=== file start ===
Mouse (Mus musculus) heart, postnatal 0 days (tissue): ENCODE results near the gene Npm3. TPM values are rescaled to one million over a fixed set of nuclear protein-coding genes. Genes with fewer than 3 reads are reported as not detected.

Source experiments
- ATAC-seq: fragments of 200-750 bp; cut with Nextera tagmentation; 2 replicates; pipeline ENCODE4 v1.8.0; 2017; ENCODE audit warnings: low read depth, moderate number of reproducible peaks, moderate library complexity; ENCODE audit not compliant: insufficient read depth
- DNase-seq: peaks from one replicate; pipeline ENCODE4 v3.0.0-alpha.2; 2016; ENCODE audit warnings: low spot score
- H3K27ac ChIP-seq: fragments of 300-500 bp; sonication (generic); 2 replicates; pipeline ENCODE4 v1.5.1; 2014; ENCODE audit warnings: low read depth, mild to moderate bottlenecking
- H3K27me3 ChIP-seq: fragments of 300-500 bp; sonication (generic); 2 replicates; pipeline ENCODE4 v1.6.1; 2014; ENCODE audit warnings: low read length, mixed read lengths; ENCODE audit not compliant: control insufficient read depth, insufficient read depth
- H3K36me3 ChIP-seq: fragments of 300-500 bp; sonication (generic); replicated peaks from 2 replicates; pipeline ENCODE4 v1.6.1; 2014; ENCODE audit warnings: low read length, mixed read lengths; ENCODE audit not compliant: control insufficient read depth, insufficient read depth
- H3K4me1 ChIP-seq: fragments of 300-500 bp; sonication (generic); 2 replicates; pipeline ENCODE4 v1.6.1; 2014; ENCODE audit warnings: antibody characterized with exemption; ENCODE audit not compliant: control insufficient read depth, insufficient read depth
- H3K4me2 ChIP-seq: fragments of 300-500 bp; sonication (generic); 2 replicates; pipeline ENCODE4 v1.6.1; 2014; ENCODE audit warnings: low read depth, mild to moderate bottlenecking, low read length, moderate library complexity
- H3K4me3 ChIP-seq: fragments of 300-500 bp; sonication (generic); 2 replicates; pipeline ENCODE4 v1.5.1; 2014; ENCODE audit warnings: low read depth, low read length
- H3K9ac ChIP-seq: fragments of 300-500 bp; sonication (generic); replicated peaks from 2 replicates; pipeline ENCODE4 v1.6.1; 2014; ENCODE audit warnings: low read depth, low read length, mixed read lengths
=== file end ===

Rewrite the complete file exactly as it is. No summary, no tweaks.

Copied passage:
Mouse (Mus musculus) heart, postnatal 0 days (tissue): ENCODE results near the gene Npm3. TPM values are rescaled to one million over a fixed set of nuclear protein-coding genes. Genes with fewer than 3 reads are reported as not detected.

Source experiments
- ATAC-seq: fragments of 200-750 bp; cut with Nextera tagmentation; 2 replicates; pipeline ENCODE4 v1.8.0; 2017; ENCODE audit warnings: low read depth, moderate number of reproducible peaks, moderate library complexity; ENCODE audit not compliant: insufficient read depth
- DNase-seq: peaks from one replicate; pipeline ENCODE4 v3.0.0-alpha.2; 2016; ENCODE audit warnings: low spot score
- H3K27ac ChIP-seq: fragments of 300-500 bp; sonication (generic); 2 replicates; pipeline ENCODE4 v1.5.1; 2014; ENCODE audit warnings: low read depth, mild to moderate bottlenecking
- H3K27me3 ChIP-seq: fragments of 300-500 bp; sonication (generic); 2 replicates; pipeline ENCODE4 v1.6.1; 2014; ENCODE audit warnings: low read length, mixed read lengths; ENCODE audit not compliant: control insufficient read depth, insufficient read depth
- H3K36me3 ChIP-seq: fragments of 300-500 bp; sonication (generic); replicated peaks from 2 replicates; pipeline ENCODE4 v1.6.1; 2014; ENCODE audit warnings: low read length, mixed read lengths; ENCODE audit not compliant: control insufficient read depth, insufficient read depth
- H3K4me1 ChIP-seq: fragments of 300-500 bp; sonication (generic); 2 replicates; pipeline ENCODE4 v1.6.1; 2014; ENCODE audit warnings: antibody characterized with exemption; ENCODE audit not compliant: control insufficient read depth, insufficient read depth
- H3K4me2 ChIP-seq: fragments of 300-500 bp; sonication (generic); 2 replicates; pipeline ENCODE4 v1.6.1; 2014; ENCODE audit warnings: low read depth, mild to moderate bottlenecking, low read length, moderate library complexity
- H3K4me3 ChIP-seq: fragments of 300-500 bp; sonication (generic); 2 replicates; pipeline ENCODE4 v1.5.1; 2014; ENCODE audit warnings: low read depth, low read length
- H3K9ac ChIP-seq: fragments of 300-500 bp; sonication (generic); replicated peaks from 2 replicates; pipeline ENCODE4 v1.6.1; 2014; ENCODE audit warnings: low read depth, low read length, mixed read lengths